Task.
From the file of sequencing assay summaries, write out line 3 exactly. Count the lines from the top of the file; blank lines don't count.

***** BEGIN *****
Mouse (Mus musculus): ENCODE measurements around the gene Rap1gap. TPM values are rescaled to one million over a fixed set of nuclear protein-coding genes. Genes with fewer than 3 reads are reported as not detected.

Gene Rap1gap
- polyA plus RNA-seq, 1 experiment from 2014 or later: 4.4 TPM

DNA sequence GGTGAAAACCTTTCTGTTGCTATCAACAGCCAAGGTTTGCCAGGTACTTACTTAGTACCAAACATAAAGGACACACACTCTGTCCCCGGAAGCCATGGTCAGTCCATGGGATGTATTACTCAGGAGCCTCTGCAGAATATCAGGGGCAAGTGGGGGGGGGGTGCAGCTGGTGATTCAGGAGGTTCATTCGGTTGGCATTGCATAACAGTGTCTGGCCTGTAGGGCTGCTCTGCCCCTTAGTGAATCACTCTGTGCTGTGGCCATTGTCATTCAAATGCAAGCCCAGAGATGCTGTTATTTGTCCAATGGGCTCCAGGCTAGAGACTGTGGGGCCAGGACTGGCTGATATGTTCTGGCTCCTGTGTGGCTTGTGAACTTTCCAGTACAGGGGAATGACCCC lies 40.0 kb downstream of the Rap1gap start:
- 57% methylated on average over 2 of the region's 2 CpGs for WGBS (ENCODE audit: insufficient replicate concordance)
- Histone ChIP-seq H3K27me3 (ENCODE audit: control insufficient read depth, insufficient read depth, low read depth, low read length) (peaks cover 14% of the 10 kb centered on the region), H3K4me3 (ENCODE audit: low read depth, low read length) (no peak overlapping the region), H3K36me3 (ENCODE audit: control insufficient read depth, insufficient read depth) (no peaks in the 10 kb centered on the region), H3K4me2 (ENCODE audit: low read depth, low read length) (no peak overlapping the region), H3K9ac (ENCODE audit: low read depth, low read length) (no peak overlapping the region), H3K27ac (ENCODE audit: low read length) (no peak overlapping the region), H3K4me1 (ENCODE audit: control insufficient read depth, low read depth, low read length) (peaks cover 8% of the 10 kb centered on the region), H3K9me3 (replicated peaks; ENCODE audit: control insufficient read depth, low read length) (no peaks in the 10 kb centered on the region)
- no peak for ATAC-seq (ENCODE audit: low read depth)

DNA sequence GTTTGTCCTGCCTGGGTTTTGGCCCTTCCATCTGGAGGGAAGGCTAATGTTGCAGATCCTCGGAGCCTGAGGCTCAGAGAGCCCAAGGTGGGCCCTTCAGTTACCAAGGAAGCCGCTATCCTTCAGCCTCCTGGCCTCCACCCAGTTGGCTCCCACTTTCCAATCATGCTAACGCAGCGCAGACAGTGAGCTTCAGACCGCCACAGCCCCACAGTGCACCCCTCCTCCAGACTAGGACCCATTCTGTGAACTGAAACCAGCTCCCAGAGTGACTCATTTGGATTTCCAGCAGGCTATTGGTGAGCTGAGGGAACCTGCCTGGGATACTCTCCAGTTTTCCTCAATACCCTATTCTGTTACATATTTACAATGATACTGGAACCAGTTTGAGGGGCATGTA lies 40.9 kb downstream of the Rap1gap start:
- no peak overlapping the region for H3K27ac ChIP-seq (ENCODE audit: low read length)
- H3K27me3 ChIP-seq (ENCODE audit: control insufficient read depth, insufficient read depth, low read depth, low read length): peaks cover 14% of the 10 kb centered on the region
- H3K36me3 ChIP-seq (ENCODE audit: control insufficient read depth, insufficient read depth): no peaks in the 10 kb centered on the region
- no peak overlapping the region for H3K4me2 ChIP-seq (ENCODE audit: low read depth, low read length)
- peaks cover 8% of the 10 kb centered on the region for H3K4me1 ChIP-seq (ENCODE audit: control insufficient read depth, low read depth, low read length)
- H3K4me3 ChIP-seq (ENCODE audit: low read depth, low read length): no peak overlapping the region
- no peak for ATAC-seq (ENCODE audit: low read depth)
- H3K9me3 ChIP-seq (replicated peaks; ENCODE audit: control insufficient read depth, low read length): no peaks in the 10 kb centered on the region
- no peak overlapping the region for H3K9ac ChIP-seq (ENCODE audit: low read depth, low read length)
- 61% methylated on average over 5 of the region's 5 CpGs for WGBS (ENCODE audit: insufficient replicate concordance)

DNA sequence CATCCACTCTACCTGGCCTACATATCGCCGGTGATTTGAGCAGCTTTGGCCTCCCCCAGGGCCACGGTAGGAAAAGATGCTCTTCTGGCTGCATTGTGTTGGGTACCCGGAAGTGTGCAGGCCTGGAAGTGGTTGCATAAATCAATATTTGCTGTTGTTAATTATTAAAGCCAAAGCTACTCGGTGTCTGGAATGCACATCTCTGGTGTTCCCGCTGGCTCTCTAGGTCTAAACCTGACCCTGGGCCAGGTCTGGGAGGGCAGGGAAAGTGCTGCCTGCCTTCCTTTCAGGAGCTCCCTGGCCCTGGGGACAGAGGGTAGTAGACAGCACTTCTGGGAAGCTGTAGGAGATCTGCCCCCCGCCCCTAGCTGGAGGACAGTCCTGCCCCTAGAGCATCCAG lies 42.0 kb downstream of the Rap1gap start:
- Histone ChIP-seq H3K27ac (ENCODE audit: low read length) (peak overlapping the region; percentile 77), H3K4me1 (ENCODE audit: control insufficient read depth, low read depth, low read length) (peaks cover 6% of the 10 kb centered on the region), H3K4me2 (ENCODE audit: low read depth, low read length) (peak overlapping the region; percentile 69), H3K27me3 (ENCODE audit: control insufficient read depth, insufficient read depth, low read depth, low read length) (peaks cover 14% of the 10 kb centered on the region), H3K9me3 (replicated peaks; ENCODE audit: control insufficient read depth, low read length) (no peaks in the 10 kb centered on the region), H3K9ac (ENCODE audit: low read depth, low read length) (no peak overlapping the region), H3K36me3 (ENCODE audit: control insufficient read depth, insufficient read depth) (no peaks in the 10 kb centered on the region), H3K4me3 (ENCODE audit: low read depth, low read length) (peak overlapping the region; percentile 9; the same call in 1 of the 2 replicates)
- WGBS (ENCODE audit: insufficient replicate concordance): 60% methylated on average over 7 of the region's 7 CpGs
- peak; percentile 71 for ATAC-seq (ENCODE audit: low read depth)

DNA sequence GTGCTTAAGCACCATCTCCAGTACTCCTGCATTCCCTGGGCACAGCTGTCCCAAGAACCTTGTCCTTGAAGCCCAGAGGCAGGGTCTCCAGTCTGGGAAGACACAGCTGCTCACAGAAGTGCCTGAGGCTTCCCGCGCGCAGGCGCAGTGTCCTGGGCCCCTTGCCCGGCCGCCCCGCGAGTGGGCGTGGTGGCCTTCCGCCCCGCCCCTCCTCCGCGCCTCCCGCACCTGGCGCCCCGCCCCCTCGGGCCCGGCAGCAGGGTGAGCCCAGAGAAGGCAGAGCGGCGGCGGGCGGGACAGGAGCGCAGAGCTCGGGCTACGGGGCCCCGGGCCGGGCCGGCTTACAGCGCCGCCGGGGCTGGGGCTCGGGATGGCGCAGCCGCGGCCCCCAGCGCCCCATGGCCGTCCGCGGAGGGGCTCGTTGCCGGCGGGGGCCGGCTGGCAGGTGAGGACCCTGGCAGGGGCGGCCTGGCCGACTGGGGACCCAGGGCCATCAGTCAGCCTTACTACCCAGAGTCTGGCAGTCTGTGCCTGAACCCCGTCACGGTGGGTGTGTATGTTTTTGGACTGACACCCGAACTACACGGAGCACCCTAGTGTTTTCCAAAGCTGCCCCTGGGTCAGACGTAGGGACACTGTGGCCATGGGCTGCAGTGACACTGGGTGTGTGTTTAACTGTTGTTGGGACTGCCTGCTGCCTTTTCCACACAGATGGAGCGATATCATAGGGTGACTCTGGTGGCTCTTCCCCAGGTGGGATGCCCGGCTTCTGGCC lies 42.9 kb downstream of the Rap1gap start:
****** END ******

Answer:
- polyA plus RNA-seq, 1 experiment from 2014 or later: 4.4 TPM